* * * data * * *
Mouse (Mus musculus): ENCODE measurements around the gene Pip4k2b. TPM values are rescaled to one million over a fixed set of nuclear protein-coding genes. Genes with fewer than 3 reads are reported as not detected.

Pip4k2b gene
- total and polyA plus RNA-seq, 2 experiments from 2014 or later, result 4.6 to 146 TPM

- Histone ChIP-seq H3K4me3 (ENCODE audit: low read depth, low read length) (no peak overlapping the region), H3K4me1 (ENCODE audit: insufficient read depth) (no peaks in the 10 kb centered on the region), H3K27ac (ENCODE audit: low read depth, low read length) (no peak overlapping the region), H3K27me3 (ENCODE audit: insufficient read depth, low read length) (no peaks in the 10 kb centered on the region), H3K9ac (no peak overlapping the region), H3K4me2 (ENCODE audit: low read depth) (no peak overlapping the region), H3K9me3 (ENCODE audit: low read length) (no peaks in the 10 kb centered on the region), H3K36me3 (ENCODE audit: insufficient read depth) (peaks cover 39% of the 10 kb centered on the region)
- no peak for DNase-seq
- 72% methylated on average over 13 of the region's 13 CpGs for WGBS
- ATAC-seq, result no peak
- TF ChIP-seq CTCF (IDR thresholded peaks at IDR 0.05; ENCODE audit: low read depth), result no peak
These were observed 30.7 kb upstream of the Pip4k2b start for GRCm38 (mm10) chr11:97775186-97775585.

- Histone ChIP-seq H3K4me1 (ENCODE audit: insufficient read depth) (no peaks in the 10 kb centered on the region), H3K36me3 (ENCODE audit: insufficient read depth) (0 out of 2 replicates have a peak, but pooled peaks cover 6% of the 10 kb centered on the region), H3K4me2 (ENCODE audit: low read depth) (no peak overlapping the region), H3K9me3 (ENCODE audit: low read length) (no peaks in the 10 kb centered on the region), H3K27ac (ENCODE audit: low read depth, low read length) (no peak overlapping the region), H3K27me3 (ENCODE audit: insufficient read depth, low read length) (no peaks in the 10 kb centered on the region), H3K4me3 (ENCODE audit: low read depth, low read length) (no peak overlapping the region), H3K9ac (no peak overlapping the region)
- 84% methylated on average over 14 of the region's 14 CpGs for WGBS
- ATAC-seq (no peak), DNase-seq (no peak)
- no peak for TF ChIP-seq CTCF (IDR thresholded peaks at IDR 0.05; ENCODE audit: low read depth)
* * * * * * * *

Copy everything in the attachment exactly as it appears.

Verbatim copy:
Mouse (Mus musculus): ENCODE measurements around the gene Pip4k2b. TPM values are rescaled to one million over a fixed set of nuclear protein-coding genes. Genes with fewer than 3 reads are reported as not detected.

Pip4k2b gene
- total and polyA plus RNA-seq, 2 experiments from 2014 or later, result 4.6 to 146 TPM

- Histone ChIP-seq H3K4me3 (ENCODE audit: low read depth, low read length) (no peak overlapping the region), H3K4me1 (ENCODE audit: insufficient read depth) (no peaks in the 10 kb centered on the region), H3K27ac (ENCODE audit: low read depth, low read length) (no peak overlapping the region), H3K27me3 (ENCODE audit: insufficient read depth, low read length) (no peaks in the 10 kb centered on the region), H3K9ac (no peak overlapping the region), H3K4me2 (ENCODE audit: low read depth) (no peak overlapping the region), H3K9me3 (ENCODE audit: low read length) (no peaks in the 10 kb centered on the region), H3K36me3 (ENCODE audit: insufficient read depth) (peaks cover 39% of the 10 kb centered on the region)
- no peak for DNase-seq
- 72% methylated on average over 13 of the region's 13 CpGs for WGBS
- ATAC-seq, result no peak
- TF ChIP-seq CTCF (IDR thresholded peaks at IDR 0.05; ENCODE audit: low read depth), result no peak
These were observed 30.7 kb upstream of the Pip4k2b start for GRCm38 (mm10) chr11:97775186-97775585.

- Histone ChIP-seq H3K4me1 (ENCODE audit: insufficient read depth) (no peaks in the 10 kb centered on the region), H3K36me3 (ENCODE audit: insufficient read depth) (0 out of 2 replicates have a peak, but pooled peaks cover 6% of the 10 kb centered on the region), H3K4me2 (ENCODE audit: low read depth) (no peak overlapping the region), H3K9me3 (ENCODE audit: low read length) (no peaks in the 10 kb centered on the region), H3K27ac (ENCODE audit: low read depth, low read length) (no peak overlapping the region), H3K27me3 (ENCODE audit: insufficient read depth, low read length) (no peaks in the 10 kb centered on the region), H3K4me3 (ENCODE audit: low read depth, low read length) (no peak overlapping the region), H3K9ac (no peak overlapping the region)
- 84% methylated on average over 14 of the region's 14 CpGs for WGBS
- ATAC-seq (no peak), DNase-seq (no peak)
- no peak for TF ChIP-seq CTCF (IDR thresholded peaks at IDR 0.05; ENCODE audit: low read depth)